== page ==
Controversial payment policy to remain, but compromise offer of higher interest rates as compensation for late invoices.
Rentokil Initial is to stick by its controversial 60-day payment policy but will offer suppliers a higher interest rate as compensation for late invoices, Accountancy Age has learned.
In an 11 March circular to suppliers, Rentokil insisted it would not change its 60-day payment policy which has been in place for over ten years. But in a partial climbdown, the FTSE-100 company will pay small suppliers interest up to 8% above base rate – unless its cost of borrowing is lower.
It is Rentokil’s first official adjustment to its payment policy since the company’s circular in October which enforced 60-day payment terms and an interest rate of 1% above base rate on unpaid bills.
The controversy led to calls for Sir Clive Thompson, Rentokil’s chief executive, to resign as president of the Confederation of British Industry.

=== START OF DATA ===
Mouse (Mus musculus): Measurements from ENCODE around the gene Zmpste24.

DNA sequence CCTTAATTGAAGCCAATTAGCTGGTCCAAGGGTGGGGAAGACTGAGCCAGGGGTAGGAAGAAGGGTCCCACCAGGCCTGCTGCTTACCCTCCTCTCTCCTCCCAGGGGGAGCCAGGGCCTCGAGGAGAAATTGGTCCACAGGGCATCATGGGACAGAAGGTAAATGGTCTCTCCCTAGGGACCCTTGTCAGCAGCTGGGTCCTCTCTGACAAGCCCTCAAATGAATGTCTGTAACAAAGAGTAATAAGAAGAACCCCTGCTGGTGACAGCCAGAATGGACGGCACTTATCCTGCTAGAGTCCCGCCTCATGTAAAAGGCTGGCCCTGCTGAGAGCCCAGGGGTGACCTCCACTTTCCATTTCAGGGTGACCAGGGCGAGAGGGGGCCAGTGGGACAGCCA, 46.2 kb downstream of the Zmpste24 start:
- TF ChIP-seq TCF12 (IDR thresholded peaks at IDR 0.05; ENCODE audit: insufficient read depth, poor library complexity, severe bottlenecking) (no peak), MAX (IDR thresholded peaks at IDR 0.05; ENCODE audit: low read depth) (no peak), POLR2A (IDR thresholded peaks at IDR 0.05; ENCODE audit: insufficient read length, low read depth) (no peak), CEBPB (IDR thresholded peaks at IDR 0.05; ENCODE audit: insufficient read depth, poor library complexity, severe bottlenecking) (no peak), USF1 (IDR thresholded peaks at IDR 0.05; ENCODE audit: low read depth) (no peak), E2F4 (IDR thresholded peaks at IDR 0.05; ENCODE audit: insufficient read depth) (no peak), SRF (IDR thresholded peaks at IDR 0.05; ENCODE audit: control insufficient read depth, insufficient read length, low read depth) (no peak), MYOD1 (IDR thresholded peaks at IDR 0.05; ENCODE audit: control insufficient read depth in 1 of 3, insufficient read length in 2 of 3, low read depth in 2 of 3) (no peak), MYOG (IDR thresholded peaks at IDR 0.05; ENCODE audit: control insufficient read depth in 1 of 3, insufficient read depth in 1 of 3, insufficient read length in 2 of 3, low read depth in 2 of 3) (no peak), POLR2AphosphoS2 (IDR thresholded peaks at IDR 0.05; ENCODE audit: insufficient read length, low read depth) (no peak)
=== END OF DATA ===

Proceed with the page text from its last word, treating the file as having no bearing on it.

Rentokil Initial is also a signatory of the government-sponsored Better Payment Practice Group.
November’s Late Payment Act allows small companies to charge an interest rate of 8% above base rate on unpaid bills after 30 days if no prior agreement had been made before November.
The small Scottish supplier which sparked the late payment row dismissed Rentokil’s policy change, adding: ‘This reinforces its stance and it’s trying to weasel out of the Act.’
The Forum of Private Business, which has called for Rentokil to be banned from using the BPPG logo, said the wording of the circular could still allow Rentokil to pay suppliers interest at a lower rate than the 8% demanded by the Act.
A Rentokil spokesman said the company had sent a copy of the circular to the BPPG which had described the revised terms as a ‘substantive remedy’.